posted 08-24-2007 10:46 AM
APA opened with a great presentation on professional ethics, by Chase Foster of the FBI/DACA.
Sessions proceeded, and the coffee and other forms of caffeine flowed much more freely than last year in Las Vegas.
By then end of Wednesday afternoon the APA membership had elected Mr. Dutton as APA President, and Mike Gougler as President Elect. The new Board was sworn in or installed on Thursday.
As to prima nacht, I think the more modern term it “first right of refusal,” and it seems to apply to things like committee chairmanship.
In the time between the early conference days and the first (1st) meeting of the new APA Board (Saturday), we are busily engaged in a meeting and greeting and glad-handing - along with all of the usual and unfortunate back-channel problem solving (or shanking and deal-making - depending on how cynical one is).
There are lots of rumblings about the PCSOT committee and we are told the committee would be reformulated to pick up where the recent committee left off. It remains to be seen how the leadership and membership of that committee will be selected.
Mr. Sosnowski probably wished he had worn his teflon suit when presenting to a crowd of displeased polygraph examiners at the PCSOT model policy review session on Monday morning. The way Mr. Sosnowski explained it to me after the fray, the difficulty completing a more satisfactory product rested primarily with participation of folks from the ASTM PCSOT committees. I asked, but never got a clear answer or sense of whom or what were the specifics of that particular problem.
stat could not be present, but Elizabeth Freitas (from Hawaii) and others were active in articulating concerns. Mr. Eric Holden, from Texas, pulled no punches about his concern that we lack a definition of what is a sex history or maintenance polygraph. (I'm not sure I'd agree with that completely - we probably have more than one definition – so to me we have a disagreement about definition, but not an absence of definition.) Mr. Holden and I had few brief comments of support and agreement about PCSOT concerns. I also had some conversation with Elizabeth, Mr. Sosnowski and Mr. Dutton about the need to improve the communication and effectiveness of the PCSOT committee if it is re-formulated. I encouraged Elizabeth, Dan and Mr. Dutton about the wisdom of possibly appointing co-chair persons to that committee to ensure against the potential for bully-pulpit experiences and potential communication bottlenecks. More on that later. I also encouraged better use of technological resources to improve communication among the committee members. Mr. Dutton seemed most receptive to those ideas. Mr. Sosnowski may or may not remain as the general chair of the ongoing PCSOT committee, but the board has not yet met and, as always... it ain't over until its over.
The playground, as its been explained to me by several, including Mr. Dutton, is divided into two or more primary factions. That of Mr. Holden and that of Mr. Lundell; there are others as well. Mr. Lundell was not present for the conference. Mr. Holden is remarkable in his ability to articulate and emphasize his message - and punctuate it with that tough-as-texas persona of his. (That man is tough. He stands tough and talks tough. Wide and low stance – I'm wait'in to see a round-house or spinning wheel kick at any moment. So, I wonder, who'd win Eric Holden or Chuck Norris?) In the ring, with Holden and Lundell, I'd bet on Holden, but strength of conviction and assertiveness of personality is not the same as data-driven principles, and certainly no-one could discount or disparage the important contributions of either of those gentlemen. At any rate, it was also announced that Mr. Lundell has published a book on containment practices.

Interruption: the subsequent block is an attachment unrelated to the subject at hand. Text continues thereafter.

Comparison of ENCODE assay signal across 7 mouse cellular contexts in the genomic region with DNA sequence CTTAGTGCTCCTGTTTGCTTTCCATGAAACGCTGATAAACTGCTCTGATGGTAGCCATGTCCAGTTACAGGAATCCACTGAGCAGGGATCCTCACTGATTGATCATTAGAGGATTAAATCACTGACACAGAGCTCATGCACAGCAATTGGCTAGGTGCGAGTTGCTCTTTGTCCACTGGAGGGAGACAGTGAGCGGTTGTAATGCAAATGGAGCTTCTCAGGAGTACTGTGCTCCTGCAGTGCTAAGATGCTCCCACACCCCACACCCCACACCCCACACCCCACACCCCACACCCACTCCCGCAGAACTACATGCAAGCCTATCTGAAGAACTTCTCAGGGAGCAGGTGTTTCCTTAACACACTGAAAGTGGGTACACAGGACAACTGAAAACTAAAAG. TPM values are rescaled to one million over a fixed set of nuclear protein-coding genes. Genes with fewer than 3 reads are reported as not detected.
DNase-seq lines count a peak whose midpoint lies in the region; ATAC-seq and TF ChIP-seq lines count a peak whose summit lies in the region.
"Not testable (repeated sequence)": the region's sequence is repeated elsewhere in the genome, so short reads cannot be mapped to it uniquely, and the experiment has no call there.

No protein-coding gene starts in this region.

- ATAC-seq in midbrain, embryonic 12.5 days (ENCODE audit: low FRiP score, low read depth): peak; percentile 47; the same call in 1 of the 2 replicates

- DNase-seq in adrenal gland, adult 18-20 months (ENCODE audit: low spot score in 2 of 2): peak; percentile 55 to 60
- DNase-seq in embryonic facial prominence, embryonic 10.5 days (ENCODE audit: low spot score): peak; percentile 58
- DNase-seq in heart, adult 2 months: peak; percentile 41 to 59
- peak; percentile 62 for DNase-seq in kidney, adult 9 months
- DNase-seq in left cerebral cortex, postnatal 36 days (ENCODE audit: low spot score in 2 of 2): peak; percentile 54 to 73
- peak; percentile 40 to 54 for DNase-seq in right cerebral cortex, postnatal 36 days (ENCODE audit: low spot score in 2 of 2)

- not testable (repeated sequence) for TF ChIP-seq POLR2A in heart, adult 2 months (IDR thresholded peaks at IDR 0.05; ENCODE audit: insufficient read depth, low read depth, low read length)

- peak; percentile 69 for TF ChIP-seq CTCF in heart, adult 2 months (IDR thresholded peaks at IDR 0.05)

Of course, each of our experience in PCSOT is influenced by our local juridiction and local judicial attitudes. My concerns about the ongoing PCSOT committee are that without better structure and a more completely documented and democratic process we are at risk for remaining similarly unresolved, after another year, around this politics-filled chasm in PCSOT standards and PCSOT training.
I did my best to communicate and meet people. Barry Cushman, whom I had never met, and whose sound commentary I always look forward to, was present and presented on the Marin paired-testing protocol. It was absolutely great to finally meet Mark Hander, with whom I have spent countless (daily) hours on the telephone for almost an entire year. Jamie McCloughan, whom I met once previously when he was in Colorado, provided training on the CIT. Donna Taylor was present and I met David Gillespi, from Honolulu. There are lots of others.
Barry won an award from the APA for his contribution to the polygraph profession.
Shawn Edwards from Stoelting was present and we talked about the possibility of including OSS-3 into the Stoelting system. All of the instrument manufacturers were present, including Chris Fawcett from Lafayette, along with Bruce White and Sue Lutrell from Axciton. Chris Fawcett tells me that he expects to have OSS-3 integrated into the Lafayette system by late September. Of course, Jaimie Brown, Tyler Buttle, and Megan were present, along with a fully integrated and working OSS-3 algorithm in their current software version.
One of the highlights for me personally was to meet the almost mythical creator of the Polyscore algorithm, John Harris (he's a real person - approachable and interesting), with whom I had a few moments of personally electrifying conversation about statistical things, scoring algorithms, and validation studies.